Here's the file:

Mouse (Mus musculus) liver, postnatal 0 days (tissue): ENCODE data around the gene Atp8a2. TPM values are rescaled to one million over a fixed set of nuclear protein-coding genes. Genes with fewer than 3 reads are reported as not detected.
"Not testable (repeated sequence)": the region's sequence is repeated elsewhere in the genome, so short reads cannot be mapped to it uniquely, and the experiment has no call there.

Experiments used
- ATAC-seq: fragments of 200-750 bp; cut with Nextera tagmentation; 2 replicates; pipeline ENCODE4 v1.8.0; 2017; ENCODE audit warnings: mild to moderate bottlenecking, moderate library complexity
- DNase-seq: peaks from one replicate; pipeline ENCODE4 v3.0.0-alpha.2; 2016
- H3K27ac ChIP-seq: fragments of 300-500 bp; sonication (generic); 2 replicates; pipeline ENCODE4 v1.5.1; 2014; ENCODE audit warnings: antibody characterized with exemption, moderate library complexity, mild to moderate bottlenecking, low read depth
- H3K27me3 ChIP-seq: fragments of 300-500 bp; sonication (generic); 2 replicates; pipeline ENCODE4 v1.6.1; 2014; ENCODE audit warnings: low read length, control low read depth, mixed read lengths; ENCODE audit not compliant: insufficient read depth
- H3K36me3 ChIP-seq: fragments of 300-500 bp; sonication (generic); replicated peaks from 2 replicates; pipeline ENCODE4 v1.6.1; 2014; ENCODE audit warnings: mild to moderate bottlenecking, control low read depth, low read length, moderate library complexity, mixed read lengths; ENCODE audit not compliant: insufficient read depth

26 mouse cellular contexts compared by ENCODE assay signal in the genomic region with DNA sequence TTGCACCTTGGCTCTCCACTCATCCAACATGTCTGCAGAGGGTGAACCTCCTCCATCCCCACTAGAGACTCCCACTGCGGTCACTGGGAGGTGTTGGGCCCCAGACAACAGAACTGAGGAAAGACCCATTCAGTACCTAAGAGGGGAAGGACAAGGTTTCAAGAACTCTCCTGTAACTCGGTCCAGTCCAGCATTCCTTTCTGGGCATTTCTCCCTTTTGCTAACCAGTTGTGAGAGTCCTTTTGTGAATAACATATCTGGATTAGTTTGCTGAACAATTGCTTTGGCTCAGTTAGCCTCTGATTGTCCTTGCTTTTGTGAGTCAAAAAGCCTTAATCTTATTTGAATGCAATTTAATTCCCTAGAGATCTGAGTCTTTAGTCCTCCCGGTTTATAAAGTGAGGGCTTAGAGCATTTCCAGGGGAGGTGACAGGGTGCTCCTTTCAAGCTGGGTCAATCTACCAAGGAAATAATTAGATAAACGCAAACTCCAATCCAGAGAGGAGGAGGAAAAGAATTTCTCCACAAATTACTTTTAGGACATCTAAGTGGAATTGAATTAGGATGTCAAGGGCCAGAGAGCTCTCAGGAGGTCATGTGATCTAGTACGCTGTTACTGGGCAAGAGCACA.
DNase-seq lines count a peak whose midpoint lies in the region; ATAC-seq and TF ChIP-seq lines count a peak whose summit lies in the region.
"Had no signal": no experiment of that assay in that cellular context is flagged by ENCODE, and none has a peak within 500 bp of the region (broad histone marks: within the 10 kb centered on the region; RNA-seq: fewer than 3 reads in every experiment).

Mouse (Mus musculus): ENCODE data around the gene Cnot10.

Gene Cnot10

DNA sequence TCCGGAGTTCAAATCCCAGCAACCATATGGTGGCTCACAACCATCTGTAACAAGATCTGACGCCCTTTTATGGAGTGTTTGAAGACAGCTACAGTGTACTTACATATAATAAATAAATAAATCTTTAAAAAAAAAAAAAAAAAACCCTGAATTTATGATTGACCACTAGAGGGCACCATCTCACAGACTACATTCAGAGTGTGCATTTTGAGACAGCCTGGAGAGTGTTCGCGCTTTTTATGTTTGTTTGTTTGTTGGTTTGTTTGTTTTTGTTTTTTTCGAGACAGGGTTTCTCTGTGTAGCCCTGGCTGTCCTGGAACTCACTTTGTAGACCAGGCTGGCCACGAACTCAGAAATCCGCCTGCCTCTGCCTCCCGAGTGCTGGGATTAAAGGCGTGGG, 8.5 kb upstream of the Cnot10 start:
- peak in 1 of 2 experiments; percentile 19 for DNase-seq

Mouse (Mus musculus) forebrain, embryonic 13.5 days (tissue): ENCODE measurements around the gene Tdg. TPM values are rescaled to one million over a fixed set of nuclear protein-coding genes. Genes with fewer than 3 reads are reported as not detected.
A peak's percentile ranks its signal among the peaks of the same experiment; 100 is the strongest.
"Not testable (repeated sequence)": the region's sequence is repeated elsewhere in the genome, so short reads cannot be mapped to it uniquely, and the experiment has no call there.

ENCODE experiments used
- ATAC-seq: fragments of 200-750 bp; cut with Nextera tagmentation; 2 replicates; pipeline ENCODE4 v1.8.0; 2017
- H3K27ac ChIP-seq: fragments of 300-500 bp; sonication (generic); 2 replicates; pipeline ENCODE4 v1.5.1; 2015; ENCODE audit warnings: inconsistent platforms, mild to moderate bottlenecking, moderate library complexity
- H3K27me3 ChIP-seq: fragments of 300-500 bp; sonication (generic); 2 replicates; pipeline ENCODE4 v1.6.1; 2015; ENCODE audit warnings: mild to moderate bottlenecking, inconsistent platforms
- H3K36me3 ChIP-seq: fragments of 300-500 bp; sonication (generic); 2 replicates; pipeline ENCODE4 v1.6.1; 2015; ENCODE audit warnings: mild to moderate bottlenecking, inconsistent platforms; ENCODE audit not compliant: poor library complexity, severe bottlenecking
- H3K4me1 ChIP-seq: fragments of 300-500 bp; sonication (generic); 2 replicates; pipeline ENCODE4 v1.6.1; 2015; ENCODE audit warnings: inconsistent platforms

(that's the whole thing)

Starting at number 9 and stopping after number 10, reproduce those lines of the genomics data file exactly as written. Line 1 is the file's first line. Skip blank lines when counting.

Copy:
26 mouse cellular contexts compared by ENCODE assay signal in the genomic region with DNA sequence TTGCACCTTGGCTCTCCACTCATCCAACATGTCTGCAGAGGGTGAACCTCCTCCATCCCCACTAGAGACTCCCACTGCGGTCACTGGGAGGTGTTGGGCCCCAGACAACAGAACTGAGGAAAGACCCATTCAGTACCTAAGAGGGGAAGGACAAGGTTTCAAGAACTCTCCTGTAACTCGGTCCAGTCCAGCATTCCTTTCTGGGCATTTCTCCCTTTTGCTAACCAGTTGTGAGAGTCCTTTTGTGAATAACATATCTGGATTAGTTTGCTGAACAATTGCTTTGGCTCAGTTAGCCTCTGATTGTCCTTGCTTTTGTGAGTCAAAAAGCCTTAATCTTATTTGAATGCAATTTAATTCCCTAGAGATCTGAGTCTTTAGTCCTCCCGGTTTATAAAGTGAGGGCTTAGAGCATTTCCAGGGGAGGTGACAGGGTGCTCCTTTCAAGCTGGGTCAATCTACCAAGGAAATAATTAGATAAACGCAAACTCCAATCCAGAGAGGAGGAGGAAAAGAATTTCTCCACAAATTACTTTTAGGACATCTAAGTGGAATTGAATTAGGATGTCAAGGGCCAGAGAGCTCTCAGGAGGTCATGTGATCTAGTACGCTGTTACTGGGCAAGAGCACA.
DNase-seq lines count a peak whose midpoint lies in the region; ATAC-seq and TF ChIP-seq lines count a peak whose summit lies in the region.